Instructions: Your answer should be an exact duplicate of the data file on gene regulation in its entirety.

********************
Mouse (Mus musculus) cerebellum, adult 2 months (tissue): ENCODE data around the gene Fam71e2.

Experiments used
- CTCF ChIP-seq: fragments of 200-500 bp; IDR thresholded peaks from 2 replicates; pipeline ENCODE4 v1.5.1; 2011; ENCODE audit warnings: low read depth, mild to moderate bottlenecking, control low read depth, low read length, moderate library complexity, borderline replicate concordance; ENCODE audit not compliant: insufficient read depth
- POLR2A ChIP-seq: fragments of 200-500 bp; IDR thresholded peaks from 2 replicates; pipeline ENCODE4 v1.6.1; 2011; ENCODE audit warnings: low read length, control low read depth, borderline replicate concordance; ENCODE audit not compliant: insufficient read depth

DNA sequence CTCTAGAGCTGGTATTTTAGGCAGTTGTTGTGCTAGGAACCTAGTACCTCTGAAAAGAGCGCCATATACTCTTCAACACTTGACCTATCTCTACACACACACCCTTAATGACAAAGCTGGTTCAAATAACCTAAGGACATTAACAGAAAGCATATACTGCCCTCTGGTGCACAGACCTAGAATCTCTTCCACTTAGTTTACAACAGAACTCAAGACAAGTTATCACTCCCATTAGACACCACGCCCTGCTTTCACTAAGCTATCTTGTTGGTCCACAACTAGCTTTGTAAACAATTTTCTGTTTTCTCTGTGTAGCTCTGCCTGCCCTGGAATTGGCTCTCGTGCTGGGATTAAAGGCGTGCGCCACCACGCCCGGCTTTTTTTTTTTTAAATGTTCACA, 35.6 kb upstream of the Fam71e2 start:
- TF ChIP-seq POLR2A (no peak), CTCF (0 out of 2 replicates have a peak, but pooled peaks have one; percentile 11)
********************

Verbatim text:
Mouse (Mus musculus) cerebellum, adult 2 months (tissue): ENCODE data around the gene Fam71e2.

Experiments used
- CTCF ChIP-seq: fragments of 200-500 bp; IDR thresholded peaks from 2 replicates; pipeline ENCODE4 v1.5.1; 2011; ENCODE audit warnings: low read depth, mild to moderate bottlenecking, control low read depth, low read length, moderate library complexity, borderline replicate concordance; ENCODE audit not compliant: insufficient read depth
- POLR2A ChIP-seq: fragments of 200-500 bp; IDR thresholded peaks from 2 replicates; pipeline ENCODE4 v1.6.1; 2011; ENCODE audit warnings: low read length, control low read depth, borderline replicate concordance; ENCODE audit not compliant: insufficient read depth

DNA sequence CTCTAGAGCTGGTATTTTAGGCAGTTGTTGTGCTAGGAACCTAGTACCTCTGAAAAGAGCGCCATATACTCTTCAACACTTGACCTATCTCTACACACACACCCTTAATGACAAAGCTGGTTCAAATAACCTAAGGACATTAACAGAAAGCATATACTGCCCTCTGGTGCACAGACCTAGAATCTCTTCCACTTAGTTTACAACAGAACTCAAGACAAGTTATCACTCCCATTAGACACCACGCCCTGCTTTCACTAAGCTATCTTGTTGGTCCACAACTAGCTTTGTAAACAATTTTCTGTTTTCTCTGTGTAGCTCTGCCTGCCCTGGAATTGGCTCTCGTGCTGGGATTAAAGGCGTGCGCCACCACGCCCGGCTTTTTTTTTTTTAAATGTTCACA, 35.6 kb upstream of the Fam71e2 start:
- TF ChIP-seq POLR2A (no peak), CTCF (0 out of 2 replicates have a peak, but pooled peaks have one; percentile 11)